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Are smart phones, apps, and social media platforms built to be addictive?  We all know or at least suspect, that we know the answer to this question.  Of course they are!  So are slot machines, lotto, roulette, and other games of chance.

What is it that drives people to engage in addictive activities?  It may be an outside influence like a smart phone app or a stimulating set of circumstances.

I once watched a person on a heart monitor go from a ragged bit of brainwave activity into deep alpha talking about Star TrekStar Trek was an outlet to a world where she knew what to expect.  And it was good!  This sort of brain activating reward is a big part of habit development.

We don’t usually repeat activities that offer no reward.  To our brains, dopamine is a reward.  When the early morning light begins to wake-up our brains, it is dopamine that rewards the responsive cells in our eyes.

Adrenaline is another reward.  Little bursts of adrenaline help stamp things in memory.  Increased levels of adrenaline are part of the fight-or-flight system.  The de-stress cycle of an adrenaline high has rewards too, releasing cortisol and endorphins.  Cortisol helps reduce the sense of pain.  Endorphins make us feel good, like you get from a runner’s high.

This magnificent body, that each of us have, is a finely tuned system of neurotransmitters, hormones and other systems that help us achieve whatever we set our mind too.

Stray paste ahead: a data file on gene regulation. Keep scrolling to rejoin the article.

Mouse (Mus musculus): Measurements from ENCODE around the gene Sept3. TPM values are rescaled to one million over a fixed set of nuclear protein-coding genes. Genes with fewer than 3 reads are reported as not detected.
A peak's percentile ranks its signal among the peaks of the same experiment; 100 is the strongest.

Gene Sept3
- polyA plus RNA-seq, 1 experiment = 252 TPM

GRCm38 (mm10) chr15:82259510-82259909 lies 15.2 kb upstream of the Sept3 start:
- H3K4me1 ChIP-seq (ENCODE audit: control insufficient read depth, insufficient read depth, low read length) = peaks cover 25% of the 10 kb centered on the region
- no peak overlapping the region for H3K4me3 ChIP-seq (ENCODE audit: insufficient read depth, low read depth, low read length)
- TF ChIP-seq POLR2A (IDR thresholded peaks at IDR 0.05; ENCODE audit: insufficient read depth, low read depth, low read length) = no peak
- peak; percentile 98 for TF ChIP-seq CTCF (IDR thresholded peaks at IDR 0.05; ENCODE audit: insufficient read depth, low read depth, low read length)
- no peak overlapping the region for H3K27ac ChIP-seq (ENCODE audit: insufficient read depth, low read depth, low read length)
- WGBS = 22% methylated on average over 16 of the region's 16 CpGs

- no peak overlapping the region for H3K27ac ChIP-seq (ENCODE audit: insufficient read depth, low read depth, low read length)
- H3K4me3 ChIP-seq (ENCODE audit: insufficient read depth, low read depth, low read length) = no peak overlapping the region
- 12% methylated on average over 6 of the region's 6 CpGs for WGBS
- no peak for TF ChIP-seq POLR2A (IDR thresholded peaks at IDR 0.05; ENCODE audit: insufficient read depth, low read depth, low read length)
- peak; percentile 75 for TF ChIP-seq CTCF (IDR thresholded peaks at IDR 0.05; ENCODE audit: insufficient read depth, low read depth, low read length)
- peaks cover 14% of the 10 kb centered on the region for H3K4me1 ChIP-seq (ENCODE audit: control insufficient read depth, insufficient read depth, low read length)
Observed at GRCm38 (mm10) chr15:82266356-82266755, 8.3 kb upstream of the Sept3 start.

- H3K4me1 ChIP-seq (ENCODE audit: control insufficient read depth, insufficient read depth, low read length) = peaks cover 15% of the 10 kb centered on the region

The rewards of working towards an achievable goal and achieving desired results is registered in the brain by the serotonergic system.  Serotonin is released when we accomplish something desirable.  Serotonin tells us everything is alright.

With all of these systems to keep us on-track to where we want to be, shouldn’t we be mindful of how our goals could be replaced by the goals of someone else?


Who is hacking your brain?  According to Tristan Harris*, Facebook and Snapchat are hacking your brain.  Here is how he says they do it.  Brief pictures of happy things are flashed across the screen at a time that is optimized for you to continue staying in the game.  The game is always a synthetic matrix.  When you engage with these programs or get edgy, because you aren’t checking your messages or scrolling through images, you are an element in someone else’s synthetic matrix.

In any form of mind control, there is always a bit of reach and withdraw.  Reaching out to the game player is sensed as soothing and rewarding.  Withdrawing the reward for a period of time makes the player feel edgy and driven to continue.  Once a program finds your optimum reward and effort cycle, the program is in position to draw you into a synthetic matrix.  That’s how they make money.  Your eyes on their screen – and the ever present adverts.

To learn more about how your brain works, and start sending good messages to you brain, see the Resources for Life section here.


Relevant Viewing

* Why can’t we stop looking at our smartphones? And are the designers of the apps and content on them using brain science to keep us hooked? Anderson Cooper reports.